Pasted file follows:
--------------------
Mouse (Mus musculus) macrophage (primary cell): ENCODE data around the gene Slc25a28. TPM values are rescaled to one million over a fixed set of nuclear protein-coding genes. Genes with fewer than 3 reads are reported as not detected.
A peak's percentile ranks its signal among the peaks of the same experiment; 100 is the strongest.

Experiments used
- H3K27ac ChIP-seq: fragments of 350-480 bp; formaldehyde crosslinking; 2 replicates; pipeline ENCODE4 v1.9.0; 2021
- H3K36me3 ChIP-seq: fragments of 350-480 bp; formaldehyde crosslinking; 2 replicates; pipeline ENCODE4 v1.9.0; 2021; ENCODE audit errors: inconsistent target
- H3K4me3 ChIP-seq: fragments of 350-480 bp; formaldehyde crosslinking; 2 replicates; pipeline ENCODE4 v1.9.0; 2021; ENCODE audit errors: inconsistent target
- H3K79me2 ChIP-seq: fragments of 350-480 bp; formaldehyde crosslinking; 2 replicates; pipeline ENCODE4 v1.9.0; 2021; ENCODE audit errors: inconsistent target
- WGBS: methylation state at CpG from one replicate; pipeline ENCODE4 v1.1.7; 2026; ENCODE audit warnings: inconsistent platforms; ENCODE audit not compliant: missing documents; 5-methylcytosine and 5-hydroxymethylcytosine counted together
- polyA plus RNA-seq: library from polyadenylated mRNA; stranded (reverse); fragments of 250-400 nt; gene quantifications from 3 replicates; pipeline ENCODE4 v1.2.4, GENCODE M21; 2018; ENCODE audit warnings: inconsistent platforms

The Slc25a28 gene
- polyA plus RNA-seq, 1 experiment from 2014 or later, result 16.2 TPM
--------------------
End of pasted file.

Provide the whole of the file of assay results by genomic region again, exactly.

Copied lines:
Mouse (Mus musculus) macrophage (primary cell): ENCODE data around the gene Slc25a28. TPM values are rescaled to one million over a fixed set of nuclear protein-coding genes. Genes with fewer than 3 reads are reported as not detected.
A peak's percentile ranks its signal among the peaks of the same experiment; 100 is the strongest.

Experiments used
- H3K27ac ChIP-seq: fragments of 350-480 bp; formaldehyde crosslinking; 2 replicates; pipeline ENCODE4 v1.9.0; 2021
- H3K36me3 ChIP-seq: fragments of 350-480 bp; formaldehyde crosslinking; 2 replicates; pipeline ENCODE4 v1.9.0; 2021; ENCODE audit errors: inconsistent target
- H3K4me3 ChIP-seq: fragments of 350-480 bp; formaldehyde crosslinking; 2 replicates; pipeline ENCODE4 v1.9.0; 2021; ENCODE audit errors: inconsistent target
- H3K79me2 ChIP-seq: fragments of 350-480 bp; formaldehyde crosslinking; 2 replicates; pipeline ENCODE4 v1.9.0; 2021; ENCODE audit errors: inconsistent target
- WGBS: methylation state at CpG from one replicate; pipeline ENCODE4 v1.1.7; 2026; ENCODE audit warnings: inconsistent platforms; ENCODE audit not compliant: missing documents; 5-methylcytosine and 5-hydroxymethylcytosine counted together
- polyA plus RNA-seq: library from polyadenylated mRNA; stranded (reverse); fragments of 250-400 nt; gene quantifications from 3 replicates; pipeline ENCODE4 v1.2.4, GENCODE M21; 2018; ENCODE audit warnings: inconsistent platforms

The Slc25a28 gene
- polyA plus RNA-seq, 1 experiment from 2014 or later, result 16.2 TPM